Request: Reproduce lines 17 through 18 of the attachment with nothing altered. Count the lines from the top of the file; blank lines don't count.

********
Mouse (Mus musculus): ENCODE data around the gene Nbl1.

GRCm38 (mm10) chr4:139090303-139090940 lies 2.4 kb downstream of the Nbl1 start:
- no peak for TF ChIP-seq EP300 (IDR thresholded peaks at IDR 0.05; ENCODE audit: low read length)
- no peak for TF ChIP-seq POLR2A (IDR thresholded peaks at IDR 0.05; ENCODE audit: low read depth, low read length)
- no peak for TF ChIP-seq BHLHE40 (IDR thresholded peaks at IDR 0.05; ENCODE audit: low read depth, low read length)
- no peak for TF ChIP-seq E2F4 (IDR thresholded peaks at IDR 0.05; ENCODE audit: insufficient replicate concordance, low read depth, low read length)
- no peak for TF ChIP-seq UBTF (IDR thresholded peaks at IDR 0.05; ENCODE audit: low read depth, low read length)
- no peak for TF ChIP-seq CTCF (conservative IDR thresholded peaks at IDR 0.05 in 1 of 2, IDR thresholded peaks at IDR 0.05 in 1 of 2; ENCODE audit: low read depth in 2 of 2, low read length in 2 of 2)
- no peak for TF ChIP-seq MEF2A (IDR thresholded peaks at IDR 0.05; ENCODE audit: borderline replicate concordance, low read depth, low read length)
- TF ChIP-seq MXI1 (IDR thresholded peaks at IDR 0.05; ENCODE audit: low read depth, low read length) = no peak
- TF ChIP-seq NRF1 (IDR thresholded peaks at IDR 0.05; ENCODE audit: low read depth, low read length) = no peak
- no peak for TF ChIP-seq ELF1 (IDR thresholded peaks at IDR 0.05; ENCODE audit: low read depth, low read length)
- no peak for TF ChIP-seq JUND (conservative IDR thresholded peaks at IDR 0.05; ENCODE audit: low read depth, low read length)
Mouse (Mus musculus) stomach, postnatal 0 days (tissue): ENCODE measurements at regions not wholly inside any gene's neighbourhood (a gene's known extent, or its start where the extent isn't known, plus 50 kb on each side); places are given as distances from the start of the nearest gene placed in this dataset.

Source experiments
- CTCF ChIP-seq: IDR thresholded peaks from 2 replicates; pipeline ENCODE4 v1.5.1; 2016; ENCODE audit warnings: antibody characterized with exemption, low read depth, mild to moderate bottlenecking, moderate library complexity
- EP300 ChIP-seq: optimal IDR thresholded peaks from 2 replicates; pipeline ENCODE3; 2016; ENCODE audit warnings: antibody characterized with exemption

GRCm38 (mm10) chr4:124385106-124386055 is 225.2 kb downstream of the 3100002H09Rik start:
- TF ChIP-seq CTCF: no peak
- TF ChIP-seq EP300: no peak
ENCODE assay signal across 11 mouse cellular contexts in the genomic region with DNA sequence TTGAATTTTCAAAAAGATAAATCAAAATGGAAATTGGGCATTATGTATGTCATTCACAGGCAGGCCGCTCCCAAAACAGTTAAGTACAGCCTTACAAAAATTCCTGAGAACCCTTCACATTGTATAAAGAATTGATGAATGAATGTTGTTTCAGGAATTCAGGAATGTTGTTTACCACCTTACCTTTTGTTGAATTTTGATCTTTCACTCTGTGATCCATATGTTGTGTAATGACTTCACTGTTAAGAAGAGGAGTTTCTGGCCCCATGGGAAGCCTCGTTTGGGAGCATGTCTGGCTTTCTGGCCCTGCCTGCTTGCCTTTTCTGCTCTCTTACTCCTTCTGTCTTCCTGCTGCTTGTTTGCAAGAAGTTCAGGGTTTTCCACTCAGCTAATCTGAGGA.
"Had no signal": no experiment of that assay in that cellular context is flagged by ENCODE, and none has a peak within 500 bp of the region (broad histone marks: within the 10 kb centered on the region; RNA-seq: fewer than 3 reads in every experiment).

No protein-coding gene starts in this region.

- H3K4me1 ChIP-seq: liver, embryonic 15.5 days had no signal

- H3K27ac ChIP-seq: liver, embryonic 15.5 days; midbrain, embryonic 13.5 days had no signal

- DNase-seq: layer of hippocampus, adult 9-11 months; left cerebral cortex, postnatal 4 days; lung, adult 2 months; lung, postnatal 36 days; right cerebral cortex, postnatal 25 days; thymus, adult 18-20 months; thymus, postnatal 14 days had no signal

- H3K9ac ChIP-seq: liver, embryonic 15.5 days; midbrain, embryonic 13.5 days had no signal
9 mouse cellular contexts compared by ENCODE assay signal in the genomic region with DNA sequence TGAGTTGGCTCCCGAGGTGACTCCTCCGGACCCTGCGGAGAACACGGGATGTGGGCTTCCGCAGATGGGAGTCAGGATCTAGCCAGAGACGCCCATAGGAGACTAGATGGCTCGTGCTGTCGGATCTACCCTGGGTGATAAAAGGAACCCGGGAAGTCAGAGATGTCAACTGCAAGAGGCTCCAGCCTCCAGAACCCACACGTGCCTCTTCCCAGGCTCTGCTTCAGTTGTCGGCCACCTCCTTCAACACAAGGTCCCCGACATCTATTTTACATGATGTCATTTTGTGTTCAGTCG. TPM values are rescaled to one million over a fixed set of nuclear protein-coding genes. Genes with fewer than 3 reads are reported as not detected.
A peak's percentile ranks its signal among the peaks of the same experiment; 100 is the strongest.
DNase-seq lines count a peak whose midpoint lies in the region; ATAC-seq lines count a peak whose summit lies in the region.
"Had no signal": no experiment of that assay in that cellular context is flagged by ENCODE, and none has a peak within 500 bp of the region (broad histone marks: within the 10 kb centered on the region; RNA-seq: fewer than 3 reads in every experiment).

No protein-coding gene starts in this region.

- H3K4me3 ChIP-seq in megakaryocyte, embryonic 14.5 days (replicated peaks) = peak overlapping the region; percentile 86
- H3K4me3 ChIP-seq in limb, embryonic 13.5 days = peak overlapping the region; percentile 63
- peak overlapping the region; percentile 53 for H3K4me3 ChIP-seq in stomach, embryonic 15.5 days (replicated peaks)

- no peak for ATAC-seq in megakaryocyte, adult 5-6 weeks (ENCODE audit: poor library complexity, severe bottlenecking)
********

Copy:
- EP300 ChIP-seq: optimal IDR thresholded peaks from 2 replicates; pipeline ENCODE3; 2016; ENCODE audit warnings: antibody characterized with exemption

GRCm38 (mm10) chr4:124385106-124386055 is 225.2 kb downstream of the 3100002H09Rik start: